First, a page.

Summertime is usually an exciting time for young people – completion of Cambridge exams, graduation, spending long days at the beach with friends, and eventually making plans for the upcoming school year. But in the midst of the COVID-19 global pandemic crisis, “School’s out for the summer” can potentially take on a whole new and different meaning.
It’s too soon to fully understand the impact that the pandemic has had on everyone, but most especially on young people. However, we must acknowledge that our youth may have experienced strong feelings of abandonment and loneliness as a result of cancellation of end-of-year events and summer plans during the summer of 2020 and now, very possibly again in 2021.
The “lockdown” of 2020 instituted health-related protocols such as wearing masks and the inability to meet and interact socially with friends and peers. Without the daily structure and social exposure that school and normal summer activities invite, it became necessary for young people to rely heavily on social media and “virtual” meeting sites like Zoom for staying connected to their friends. However, we know that being physically active and engaging in meaningful activities with friends and peers can help to prevent feelings of pressure, anxiety, and stress. Activities such as art, dance, drama, or any out-of-doors activities can have a positive impact on a child’s ability to maintain emotional regulation and sleep – which are the basics of good wellbeing. In addition to encouraging free play and unstructured learning, it is beneficial to, when appropriate, help prevent summer learning loss.
With the rollout of widespread COVID vaccination, we are hopeful that some summer programmes, with appropriate safety precautions, may be re-opened. If approved, this year’s summer activities should focus on reviving social connections and restoring a sense of well-being because these types of youth and summer camps play an important role in the lives of children. Camps should promote and support the social, emotional, and physical development of children. Camps should also provide opportunities for children to try new activities, to develop relationship and social skills, and to engage in healthy exercise.
If COVID-related restrictions do not permit summer programmes, then you can help your child to celebrate the end of the school year and the beginning of Summer Staycation – even though it might not feel like much of a change from the day-to-day routine. You can create your own “Summer Camp” by helping or encouraging your child to do something fun every day. To help you get started, here are some suggestions for fun things to do with your child while on Staycation in Bermuda.
There is no shortage of opportunities to get outdoors in the summer. So whether your young person prefers camping or spending time at the beach, going outside and into a natural setting like Spittal Pond is a critical factor in not only enjoying the summer, but also improving mental health—for your child and you! Grab a towel, pack some dry clothes, take along sandwiches or easy snacks, and be sure to take plenty of water. A simple lunch always tastes better when you are outdoors!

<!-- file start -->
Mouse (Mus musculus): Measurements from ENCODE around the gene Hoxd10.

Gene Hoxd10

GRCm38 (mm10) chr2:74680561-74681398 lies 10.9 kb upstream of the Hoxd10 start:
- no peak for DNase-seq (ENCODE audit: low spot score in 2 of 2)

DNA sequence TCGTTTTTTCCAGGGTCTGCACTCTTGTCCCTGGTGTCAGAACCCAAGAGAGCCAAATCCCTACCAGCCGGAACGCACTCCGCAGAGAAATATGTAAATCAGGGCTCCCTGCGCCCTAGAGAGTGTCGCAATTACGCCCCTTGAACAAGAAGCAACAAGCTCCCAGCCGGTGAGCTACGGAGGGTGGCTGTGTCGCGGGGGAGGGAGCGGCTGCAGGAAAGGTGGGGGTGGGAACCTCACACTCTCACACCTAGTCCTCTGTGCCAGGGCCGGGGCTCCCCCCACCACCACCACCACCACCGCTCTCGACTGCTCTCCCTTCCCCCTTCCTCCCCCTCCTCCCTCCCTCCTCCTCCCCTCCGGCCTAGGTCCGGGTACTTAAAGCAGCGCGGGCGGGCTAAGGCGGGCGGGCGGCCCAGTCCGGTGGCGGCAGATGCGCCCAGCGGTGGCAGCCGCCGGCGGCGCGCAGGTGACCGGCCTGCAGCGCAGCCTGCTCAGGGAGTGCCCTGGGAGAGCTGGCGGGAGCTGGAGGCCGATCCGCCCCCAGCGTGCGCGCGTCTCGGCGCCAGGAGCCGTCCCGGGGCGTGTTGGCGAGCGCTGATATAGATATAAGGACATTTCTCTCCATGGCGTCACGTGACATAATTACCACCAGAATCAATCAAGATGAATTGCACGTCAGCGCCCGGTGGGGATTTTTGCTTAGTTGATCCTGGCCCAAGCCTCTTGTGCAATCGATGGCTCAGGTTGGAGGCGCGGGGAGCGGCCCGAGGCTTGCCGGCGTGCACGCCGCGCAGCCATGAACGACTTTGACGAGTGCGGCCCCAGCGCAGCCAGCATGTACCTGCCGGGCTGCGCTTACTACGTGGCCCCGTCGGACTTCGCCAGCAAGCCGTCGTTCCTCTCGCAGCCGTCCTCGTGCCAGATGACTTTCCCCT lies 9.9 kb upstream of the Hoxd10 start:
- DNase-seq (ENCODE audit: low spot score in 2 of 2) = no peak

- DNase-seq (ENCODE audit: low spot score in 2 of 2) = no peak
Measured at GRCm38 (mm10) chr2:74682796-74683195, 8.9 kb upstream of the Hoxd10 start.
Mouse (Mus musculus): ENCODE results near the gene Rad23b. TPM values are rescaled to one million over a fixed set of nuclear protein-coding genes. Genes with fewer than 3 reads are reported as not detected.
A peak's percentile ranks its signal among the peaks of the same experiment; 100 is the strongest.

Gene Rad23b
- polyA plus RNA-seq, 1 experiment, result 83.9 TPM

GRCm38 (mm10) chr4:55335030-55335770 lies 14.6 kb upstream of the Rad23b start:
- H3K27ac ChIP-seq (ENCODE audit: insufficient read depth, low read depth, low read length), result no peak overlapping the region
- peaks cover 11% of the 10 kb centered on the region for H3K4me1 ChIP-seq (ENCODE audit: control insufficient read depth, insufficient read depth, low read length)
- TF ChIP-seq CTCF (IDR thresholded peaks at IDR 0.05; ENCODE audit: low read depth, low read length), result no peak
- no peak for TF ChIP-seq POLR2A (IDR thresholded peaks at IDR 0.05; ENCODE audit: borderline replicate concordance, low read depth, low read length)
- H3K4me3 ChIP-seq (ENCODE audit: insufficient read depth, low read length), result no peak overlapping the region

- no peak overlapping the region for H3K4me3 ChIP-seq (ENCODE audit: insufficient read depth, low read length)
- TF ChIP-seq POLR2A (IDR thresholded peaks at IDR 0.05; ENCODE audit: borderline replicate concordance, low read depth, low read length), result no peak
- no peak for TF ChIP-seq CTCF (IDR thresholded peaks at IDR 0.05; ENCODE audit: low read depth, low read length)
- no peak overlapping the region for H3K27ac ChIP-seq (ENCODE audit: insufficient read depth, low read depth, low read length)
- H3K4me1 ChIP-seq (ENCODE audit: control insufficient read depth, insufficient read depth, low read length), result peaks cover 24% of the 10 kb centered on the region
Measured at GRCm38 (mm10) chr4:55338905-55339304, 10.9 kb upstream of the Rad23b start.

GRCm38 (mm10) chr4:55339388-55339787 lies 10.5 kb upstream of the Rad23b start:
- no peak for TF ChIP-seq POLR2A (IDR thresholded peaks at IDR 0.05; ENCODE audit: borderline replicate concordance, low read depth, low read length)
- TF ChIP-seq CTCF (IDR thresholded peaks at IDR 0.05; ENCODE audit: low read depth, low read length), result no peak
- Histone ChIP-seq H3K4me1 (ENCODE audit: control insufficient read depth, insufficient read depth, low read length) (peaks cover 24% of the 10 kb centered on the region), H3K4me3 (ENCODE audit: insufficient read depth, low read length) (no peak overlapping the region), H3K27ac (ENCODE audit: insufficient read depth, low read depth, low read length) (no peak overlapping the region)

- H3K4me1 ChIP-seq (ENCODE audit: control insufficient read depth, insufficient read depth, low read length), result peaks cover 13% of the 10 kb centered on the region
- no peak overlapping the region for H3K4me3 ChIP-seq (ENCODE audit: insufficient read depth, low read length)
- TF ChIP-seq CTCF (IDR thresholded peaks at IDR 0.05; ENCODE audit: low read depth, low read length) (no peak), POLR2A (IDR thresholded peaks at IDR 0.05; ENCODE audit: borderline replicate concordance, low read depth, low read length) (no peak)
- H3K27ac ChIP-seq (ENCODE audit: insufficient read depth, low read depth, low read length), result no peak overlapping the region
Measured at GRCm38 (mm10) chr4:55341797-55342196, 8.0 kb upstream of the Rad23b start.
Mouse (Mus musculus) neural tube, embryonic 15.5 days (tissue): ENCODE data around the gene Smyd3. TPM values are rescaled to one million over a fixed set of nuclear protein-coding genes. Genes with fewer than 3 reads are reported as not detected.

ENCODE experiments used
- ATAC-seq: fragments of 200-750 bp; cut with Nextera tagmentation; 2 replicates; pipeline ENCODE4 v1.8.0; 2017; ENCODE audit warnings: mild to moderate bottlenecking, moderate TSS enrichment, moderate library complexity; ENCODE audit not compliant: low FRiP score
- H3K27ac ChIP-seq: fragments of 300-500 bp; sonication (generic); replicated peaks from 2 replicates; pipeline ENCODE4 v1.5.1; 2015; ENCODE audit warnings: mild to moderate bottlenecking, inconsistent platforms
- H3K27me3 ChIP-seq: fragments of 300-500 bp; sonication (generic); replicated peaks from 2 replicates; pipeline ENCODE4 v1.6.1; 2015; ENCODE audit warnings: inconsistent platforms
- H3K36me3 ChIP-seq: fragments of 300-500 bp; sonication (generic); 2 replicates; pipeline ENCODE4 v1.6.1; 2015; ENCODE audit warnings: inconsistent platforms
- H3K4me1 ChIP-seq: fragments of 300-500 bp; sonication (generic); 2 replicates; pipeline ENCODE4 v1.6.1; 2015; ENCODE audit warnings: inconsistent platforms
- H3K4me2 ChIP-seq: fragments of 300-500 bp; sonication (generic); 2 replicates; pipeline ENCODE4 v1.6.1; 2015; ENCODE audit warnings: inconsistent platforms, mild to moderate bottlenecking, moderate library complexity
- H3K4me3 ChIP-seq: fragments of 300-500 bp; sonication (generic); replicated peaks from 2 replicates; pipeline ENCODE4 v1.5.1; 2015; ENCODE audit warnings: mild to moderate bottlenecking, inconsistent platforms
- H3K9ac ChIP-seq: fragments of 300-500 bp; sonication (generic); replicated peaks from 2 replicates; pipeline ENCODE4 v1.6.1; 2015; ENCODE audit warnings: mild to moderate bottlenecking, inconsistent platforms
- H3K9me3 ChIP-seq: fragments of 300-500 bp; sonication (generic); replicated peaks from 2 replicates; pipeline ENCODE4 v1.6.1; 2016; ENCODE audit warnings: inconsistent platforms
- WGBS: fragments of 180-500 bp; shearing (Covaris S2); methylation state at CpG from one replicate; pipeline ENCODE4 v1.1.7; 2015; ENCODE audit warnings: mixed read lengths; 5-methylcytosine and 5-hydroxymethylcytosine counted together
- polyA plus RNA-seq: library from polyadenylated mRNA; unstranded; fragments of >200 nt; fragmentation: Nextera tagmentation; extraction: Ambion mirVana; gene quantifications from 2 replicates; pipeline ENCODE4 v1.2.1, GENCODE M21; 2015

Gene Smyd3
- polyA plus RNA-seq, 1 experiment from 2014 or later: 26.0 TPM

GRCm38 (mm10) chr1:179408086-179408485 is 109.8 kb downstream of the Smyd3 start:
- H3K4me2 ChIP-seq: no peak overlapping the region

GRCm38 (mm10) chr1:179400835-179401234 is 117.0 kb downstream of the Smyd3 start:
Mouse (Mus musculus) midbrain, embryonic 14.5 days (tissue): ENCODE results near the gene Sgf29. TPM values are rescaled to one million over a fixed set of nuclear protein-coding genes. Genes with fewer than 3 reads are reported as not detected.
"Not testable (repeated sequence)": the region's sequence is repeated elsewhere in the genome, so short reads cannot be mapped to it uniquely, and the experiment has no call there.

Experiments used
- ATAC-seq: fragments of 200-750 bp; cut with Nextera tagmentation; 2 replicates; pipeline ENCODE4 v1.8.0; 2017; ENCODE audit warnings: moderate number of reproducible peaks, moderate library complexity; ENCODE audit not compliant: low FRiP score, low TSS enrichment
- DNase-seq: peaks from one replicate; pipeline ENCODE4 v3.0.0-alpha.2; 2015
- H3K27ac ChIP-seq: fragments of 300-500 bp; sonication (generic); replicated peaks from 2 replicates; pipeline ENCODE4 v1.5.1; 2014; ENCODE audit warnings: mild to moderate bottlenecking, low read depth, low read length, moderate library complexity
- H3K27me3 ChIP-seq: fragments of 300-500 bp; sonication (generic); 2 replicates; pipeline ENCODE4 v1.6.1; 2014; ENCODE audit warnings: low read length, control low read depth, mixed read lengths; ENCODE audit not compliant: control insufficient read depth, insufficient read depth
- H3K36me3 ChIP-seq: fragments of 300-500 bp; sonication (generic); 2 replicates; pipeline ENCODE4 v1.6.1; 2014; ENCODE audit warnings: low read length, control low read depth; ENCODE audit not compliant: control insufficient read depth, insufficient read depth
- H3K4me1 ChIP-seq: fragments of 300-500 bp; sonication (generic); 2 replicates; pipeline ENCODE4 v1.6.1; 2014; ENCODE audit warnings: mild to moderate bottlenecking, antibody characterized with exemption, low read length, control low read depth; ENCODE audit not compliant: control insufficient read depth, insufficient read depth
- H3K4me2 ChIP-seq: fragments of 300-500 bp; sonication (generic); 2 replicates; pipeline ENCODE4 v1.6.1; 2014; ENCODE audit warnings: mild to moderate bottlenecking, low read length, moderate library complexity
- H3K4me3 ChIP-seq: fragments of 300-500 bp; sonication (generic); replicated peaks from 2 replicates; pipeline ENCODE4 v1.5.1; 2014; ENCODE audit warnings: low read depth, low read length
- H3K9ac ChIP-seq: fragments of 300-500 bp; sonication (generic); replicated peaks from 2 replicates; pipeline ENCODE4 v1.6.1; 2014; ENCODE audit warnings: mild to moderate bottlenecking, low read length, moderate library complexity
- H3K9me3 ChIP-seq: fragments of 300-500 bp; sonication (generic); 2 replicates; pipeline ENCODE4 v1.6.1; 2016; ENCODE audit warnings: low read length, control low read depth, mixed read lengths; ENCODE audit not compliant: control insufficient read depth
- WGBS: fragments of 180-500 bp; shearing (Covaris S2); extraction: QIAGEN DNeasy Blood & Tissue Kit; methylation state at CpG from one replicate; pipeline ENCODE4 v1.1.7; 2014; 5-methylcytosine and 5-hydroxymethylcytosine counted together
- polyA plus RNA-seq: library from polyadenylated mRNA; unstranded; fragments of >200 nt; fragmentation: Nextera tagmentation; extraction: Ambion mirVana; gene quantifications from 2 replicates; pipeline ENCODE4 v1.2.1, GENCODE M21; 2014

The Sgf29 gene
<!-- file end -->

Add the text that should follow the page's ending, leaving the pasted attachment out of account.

Get Physically Active
Exercise and other physical activities are an important part of self-care. Beyond the physical benefits of exercise for your child, movement has been shown to decrease anxiety and depression. It’s unfortunate that most youth are not exercising enough. With the freedom of an open schedule, incorporating healthy activities into one’s schedule, such as daily walks, yoga, and swimming, are all fantastic activities that can boost your child’s mental health. Start a new habit of doing 30 minutes of outdoor exercise, every day, with your child – and both of you will benefit!
YouTube is filled with child-friendly projects. Children can watch several videos of art projects, then pick one that best fits their interests. To prepare for a range of art projects, stock up on art-related supplies, or look around the house for what you might have on hand. This is a great time to use up all those old crayons, old coloring books, and scrap paper! Also, be sure to designate an old sheet or large cloth as the official dropcloth for whatever surface is used for those messy art projects. It’s probably safest to designate a specific area in the house or even go outside for messier types of projects. Create a “frame” from pieces of colored paper and “exhibit” a new piece of artwork every week!
Work on a Charity Project
Whether you’re decluttering your home and then driving the Salvation Army or The Barn to drop off your unused household goods and still-usable toys, or making protective masks and dropping them off at local charity, completing a charity project focuses the family on doing something that is productive and meaningful. Ask your child what a good charity project might be to begin. You might be surprised at the ideas your child has!
Learn Something New!
School may be out for the summer but that doesn’t mean that children should stop learning. Learning is a part of life and summertime is the perfect time to help your child take on new and unfamiliar challenges and learn something new. Ever wonder about the names of the flowers and plants that you see everyday? Now’s a good time to learn! Naming what you see adds some fun to “just taking a walk”. Visits to see the exhibits at the Bermuda National Gallery or historical sites like Fort Hamilton or Royal Naval Dockyard can be a way to bolster your child’s education, even if you’ve been there before.